Thought of the week

Stilling the storm.jpg

Stilling the storm

 

‘Teacher, do you not care that we are perishing?’ The disciples are frightened and angry as a great gale whips up on the Sea of Galilee threatening both their boat and the other boats accompanying them. Jesus is sleeping through it all, on a cushion in the stern.

 

Mark’s account of the “stilling of the storm”, which is the Gospel reading for 20 June, pays particular attention to the disciples’ rebuke towards Jesus. Mark is writing his Gospel during a time of persecution for those early Christian communities. Some of those new Christians would have known Jesus personally before his Ascension and the empowering of the church by the Holy Spirit at Pentecost. They are no doubt feeling that life for them is now like a storm, but Jesus feels absent; God seems silent. Perhaps they want to cry out to God: “Where are you? Don’t you care about us?” Jesus’ reaction in the Gospel story is interesting. He doesn’t rebuke the disciples for their accusation. Instead, he rebukes the wind and says to the sea: “Peace! Be still” and the wind ceases, and we read that there was dead calm. Then Jesus asks them: “Why are you afraid? Have you still no faith?”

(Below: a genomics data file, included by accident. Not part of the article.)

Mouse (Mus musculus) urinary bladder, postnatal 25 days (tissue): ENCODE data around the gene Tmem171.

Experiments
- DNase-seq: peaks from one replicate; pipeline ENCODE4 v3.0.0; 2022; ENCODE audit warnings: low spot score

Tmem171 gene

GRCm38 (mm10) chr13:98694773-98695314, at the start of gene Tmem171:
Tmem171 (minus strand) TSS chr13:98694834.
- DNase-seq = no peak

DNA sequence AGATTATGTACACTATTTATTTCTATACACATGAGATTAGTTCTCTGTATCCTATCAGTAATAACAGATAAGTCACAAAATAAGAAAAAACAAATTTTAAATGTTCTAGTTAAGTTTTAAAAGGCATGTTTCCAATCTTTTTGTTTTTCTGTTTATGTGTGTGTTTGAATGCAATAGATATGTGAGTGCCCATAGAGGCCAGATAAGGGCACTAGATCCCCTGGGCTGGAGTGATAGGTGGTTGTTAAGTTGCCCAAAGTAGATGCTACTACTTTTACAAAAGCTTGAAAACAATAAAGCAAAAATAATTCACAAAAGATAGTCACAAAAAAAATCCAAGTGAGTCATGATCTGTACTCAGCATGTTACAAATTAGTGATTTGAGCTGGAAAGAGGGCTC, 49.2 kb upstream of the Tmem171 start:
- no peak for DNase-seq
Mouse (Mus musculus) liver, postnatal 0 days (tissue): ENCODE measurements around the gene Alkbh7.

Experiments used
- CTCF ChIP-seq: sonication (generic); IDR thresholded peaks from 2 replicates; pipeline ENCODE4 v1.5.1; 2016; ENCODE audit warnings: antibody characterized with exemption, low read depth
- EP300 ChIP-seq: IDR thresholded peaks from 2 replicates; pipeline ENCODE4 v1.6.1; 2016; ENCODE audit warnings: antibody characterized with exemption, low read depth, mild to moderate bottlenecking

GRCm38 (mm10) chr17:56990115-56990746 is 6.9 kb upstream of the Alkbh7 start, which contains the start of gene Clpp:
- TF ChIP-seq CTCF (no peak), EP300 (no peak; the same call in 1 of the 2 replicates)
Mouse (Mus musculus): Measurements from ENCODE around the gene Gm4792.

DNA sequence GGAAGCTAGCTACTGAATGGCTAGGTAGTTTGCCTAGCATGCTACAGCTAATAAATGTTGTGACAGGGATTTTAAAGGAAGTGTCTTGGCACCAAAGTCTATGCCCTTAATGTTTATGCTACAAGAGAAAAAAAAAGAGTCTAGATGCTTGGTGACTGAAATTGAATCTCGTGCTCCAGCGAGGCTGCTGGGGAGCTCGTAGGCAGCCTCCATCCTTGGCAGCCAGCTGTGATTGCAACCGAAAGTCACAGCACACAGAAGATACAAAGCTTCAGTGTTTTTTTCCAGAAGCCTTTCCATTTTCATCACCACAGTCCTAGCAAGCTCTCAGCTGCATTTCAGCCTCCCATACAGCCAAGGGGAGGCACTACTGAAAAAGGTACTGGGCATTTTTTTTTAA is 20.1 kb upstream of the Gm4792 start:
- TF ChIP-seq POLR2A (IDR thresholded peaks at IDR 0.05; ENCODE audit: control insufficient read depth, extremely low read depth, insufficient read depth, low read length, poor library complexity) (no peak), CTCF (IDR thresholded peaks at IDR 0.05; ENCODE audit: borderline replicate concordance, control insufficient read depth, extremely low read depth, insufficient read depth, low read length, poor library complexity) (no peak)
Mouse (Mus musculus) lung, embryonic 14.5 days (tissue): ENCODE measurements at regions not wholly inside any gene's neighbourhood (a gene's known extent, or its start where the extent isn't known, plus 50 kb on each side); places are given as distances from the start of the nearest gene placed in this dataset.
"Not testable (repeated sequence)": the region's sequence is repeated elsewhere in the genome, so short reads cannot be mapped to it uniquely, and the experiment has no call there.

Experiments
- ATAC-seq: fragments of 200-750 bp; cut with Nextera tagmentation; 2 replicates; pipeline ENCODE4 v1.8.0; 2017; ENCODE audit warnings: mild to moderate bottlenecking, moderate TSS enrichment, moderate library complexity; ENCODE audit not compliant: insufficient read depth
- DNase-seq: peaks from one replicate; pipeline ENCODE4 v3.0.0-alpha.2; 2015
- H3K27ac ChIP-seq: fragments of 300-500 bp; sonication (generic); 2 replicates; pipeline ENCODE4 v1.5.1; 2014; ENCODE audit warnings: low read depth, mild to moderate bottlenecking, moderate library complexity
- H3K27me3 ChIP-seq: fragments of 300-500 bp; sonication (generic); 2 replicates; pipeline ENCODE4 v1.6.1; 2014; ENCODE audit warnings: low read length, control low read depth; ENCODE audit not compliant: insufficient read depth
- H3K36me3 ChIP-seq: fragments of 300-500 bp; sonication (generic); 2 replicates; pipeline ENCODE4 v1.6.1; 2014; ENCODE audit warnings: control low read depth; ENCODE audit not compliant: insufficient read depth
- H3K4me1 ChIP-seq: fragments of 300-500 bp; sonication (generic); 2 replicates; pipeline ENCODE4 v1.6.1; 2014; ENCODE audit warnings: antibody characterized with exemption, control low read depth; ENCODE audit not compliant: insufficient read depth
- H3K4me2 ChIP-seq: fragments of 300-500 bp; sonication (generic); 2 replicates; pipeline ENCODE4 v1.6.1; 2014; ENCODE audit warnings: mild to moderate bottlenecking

We may well relate to how the disciples were feeling in that boat during the gale. Life can bring us unexpected challenges that rock our boat and test our faith. I remember such a time when I was a young mother and was adjusting to the diagnosis that our second son had been born profoundly deaf. I remember shouting at God in my anger and fear about how we would cope. Like those disciples in the boat, I was then overwhelmed by the calming presence of God who seemed to be saying: “At last you’re communicating honestly with me” and reassuring me through his calming presence that he would be with us in all that lay ahead.

 

The miracle of the stilling of the storm reminds us that when we are going through difficult times, we can cry out to God, expressing all that we feel – even anger and accusation. God hears our cries, even when we feel that he is absent, and will lead us to a renewed faith and awe like those disciples who said to one another: “Who then is this, that even the wind and the sea obey him?”.  

 

A prayer by Jeffrey John.

 

Give us Lord the grace to walk by faith,

through every storm of life to keep our eyes on you.

And when we fail to see, or start to sink,

stretch out your hand to raise us up.

So may we learn to hold to you through good and ill,

until we come to the haven where we would be,

in everlasting joy and peace.